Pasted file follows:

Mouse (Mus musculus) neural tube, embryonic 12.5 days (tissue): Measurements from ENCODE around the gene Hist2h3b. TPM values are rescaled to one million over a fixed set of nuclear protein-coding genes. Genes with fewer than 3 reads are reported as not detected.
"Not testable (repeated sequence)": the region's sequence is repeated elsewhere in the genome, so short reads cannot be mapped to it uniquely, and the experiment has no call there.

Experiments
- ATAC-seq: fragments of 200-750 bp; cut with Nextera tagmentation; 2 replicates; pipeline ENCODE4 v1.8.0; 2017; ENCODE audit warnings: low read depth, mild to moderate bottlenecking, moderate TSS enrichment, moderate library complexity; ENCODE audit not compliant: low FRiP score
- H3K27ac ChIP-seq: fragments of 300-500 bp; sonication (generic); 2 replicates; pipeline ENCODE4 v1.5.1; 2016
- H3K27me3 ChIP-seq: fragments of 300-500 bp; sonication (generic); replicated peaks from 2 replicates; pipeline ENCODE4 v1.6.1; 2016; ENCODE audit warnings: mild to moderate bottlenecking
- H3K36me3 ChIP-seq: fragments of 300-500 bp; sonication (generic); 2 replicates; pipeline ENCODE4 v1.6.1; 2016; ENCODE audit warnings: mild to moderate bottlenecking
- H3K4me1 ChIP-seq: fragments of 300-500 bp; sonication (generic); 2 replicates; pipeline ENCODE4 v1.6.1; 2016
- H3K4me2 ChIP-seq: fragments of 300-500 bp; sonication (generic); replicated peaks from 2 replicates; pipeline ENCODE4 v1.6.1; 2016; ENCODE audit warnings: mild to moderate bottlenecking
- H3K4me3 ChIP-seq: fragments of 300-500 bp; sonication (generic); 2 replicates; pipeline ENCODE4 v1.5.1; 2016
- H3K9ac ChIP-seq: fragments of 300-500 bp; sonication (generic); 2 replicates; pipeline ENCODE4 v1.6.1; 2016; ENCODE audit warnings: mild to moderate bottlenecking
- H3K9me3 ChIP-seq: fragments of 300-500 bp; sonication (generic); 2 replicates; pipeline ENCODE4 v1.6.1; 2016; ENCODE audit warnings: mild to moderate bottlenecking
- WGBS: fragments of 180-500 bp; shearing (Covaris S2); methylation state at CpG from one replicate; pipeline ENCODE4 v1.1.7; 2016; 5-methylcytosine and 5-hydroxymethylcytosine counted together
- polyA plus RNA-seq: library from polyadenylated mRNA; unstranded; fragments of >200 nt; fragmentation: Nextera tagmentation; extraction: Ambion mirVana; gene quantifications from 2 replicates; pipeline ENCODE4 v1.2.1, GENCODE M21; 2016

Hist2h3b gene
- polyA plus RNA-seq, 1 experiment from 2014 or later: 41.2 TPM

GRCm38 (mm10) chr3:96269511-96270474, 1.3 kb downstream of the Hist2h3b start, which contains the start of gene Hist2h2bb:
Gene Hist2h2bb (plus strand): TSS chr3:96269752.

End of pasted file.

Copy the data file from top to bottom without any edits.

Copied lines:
Mouse (Mus musculus) neural tube, embryonic 12.5 days (tissue): Measurements from ENCODE around the gene Hist2h3b. TPM values are rescaled to one million over a fixed set of nuclear protein-coding genes. Genes with fewer than 3 reads are reported as not detected.
"Not testable (repeated sequence)": the region's sequence is repeated elsewhere in the genome, so short reads cannot be mapped to it uniquely, and the experiment has no call there.

Experiments
- ATAC-seq: fragments of 200-750 bp; cut with Nextera tagmentation; 2 replicates; pipeline ENCODE4 v1.8.0; 2017; ENCODE audit warnings: low read depth, mild to moderate bottlenecking, moderate TSS enrichment, moderate library complexity; ENCODE audit not compliant: low FRiP score
- H3K27ac ChIP-seq: fragments of 300-500 bp; sonication (generic); 2 replicates; pipeline ENCODE4 v1.5.1; 2016
- H3K27me3 ChIP-seq: fragments of 300-500 bp; sonication (generic); replicated peaks from 2 replicates; pipeline ENCODE4 v1.6.1; 2016; ENCODE audit warnings: mild to moderate bottlenecking
- H3K36me3 ChIP-seq: fragments of 300-500 bp; sonication (generic); 2 replicates; pipeline ENCODE4 v1.6.1; 2016; ENCODE audit warnings: mild to moderate bottlenecking
- H3K4me1 ChIP-seq: fragments of 300-500 bp; sonication (generic); 2 replicates; pipeline ENCODE4 v1.6.1; 2016
- H3K4me2 ChIP-seq: fragments of 300-500 bp; sonication (generic); replicated peaks from 2 replicates; pipeline ENCODE4 v1.6.1; 2016; ENCODE audit warnings: mild to moderate bottlenecking
- H3K4me3 ChIP-seq: fragments of 300-500 bp; sonication (generic); 2 replicates; pipeline ENCODE4 v1.5.1; 2016
- H3K9ac ChIP-seq: fragments of 300-500 bp; sonication (generic); 2 replicates; pipeline ENCODE4 v1.6.1; 2016; ENCODE audit warnings: mild to moderate bottlenecking
- H3K9me3 ChIP-seq: fragments of 300-500 bp; sonication (generic); 2 replicates; pipeline ENCODE4 v1.6.1; 2016; ENCODE audit warnings: mild to moderate bottlenecking
- WGBS: fragments of 180-500 bp; shearing (Covaris S2); methylation state at CpG from one replicate; pipeline ENCODE4 v1.1.7; 2016; 5-methylcytosine and 5-hydroxymethylcytosine counted together
- polyA plus RNA-seq: library from polyadenylated mRNA; unstranded; fragments of >200 nt; fragmentation: Nextera tagmentation; extraction: Ambion mirVana; gene quantifications from 2 replicates; pipeline ENCODE4 v1.2.1, GENCODE M21; 2016

Hist2h3b gene
- polyA plus RNA-seq, 1 experiment from 2014 or later: 41.2 TPM

GRCm38 (mm10) chr3:96269511-96270474, 1.3 kb downstream of the Hist2h3b start, which contains the start of gene Hist2h2bb:
Gene Hist2h2bb (plus strand): TSS chr3:96269752.